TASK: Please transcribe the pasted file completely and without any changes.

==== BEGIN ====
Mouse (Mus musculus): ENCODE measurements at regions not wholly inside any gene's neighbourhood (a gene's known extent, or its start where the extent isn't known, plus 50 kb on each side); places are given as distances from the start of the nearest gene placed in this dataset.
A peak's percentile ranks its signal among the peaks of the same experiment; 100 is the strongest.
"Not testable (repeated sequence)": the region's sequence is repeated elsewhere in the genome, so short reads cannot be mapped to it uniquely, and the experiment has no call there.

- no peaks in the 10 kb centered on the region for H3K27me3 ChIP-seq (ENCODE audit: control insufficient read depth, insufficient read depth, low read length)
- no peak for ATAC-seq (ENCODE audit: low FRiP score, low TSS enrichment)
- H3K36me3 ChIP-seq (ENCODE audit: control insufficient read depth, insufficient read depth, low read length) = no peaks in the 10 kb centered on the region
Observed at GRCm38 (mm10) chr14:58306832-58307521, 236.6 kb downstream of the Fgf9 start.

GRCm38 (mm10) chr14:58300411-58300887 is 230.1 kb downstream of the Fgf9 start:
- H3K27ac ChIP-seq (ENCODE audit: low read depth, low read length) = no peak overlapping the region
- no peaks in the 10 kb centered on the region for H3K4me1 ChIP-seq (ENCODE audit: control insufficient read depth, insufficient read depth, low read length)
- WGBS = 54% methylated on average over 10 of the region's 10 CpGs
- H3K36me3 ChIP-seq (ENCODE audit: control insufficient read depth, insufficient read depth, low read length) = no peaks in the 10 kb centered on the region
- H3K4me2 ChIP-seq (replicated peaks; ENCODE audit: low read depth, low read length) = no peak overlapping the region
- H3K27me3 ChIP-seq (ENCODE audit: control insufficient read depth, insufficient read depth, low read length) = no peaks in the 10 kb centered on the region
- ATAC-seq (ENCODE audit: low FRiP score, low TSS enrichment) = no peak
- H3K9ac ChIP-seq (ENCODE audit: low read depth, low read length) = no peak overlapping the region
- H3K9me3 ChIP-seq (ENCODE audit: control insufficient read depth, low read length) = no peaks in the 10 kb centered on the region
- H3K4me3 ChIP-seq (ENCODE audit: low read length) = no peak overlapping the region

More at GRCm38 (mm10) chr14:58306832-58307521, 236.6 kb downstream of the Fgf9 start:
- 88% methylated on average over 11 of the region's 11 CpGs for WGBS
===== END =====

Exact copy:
Mouse (Mus musculus): ENCODE measurements at regions not wholly inside any gene's neighbourhood (a gene's known extent, or its start where the extent isn't known, plus 50 kb on each side); places are given as distances from the start of the nearest gene placed in this dataset.
A peak's percentile ranks its signal among the peaks of the same experiment; 100 is the strongest.
"Not testable (repeated sequence)": the region's sequence is repeated elsewhere in the genome, so short reads cannot be mapped to it uniquely, and the experiment has no call there.

- no peaks in the 10 kb centered on the region for H3K27me3 ChIP-seq (ENCODE audit: control insufficient read depth, insufficient read depth, low read length)
- no peak for ATAC-seq (ENCODE audit: low FRiP score, low TSS enrichment)
- H3K36me3 ChIP-seq (ENCODE audit: control insufficient read depth, insufficient read depth, low read length) = no peaks in the 10 kb centered on the region
Observed at GRCm38 (mm10) chr14:58306832-58307521, 236.6 kb downstream of the Fgf9 start.

GRCm38 (mm10) chr14:58300411-58300887 is 230.1 kb downstream of the Fgf9 start:
- H3K27ac ChIP-seq (ENCODE audit: low read depth, low read length) = no peak overlapping the region
- no peaks in the 10 kb centered on the region for H3K4me1 ChIP-seq (ENCODE audit: control insufficient read depth, insufficient read depth, low read length)
- WGBS = 54% methylated on average over 10 of the region's 10 CpGs
- H3K36me3 ChIP-seq (ENCODE audit: control insufficient read depth, insufficient read depth, low read length) = no peaks in the 10 kb centered on the region
- H3K4me2 ChIP-seq (replicated peaks; ENCODE audit: low read depth, low read length) = no peak overlapping the region
- H3K27me3 ChIP-seq (ENCODE audit: control insufficient read depth, insufficient read depth, low read length) = no peaks in the 10 kb centered on the region
- ATAC-seq (ENCODE audit: low FRiP score, low TSS enrichment) = no peak
- H3K9ac ChIP-seq (ENCODE audit: low read depth, low read length) = no peak overlapping the region
- H3K9me3 ChIP-seq (ENCODE audit: control insufficient read depth, low read length) = no peaks in the 10 kb centered on the region
- H3K4me3 ChIP-seq (ENCODE audit: low read length) = no peak overlapping the region

More at GRCm38 (mm10) chr14:58306832-58307521, 236.6 kb downstream of the Fgf9 start:
- 88% methylated on average over 11 of the region's 11 CpGs for WGBS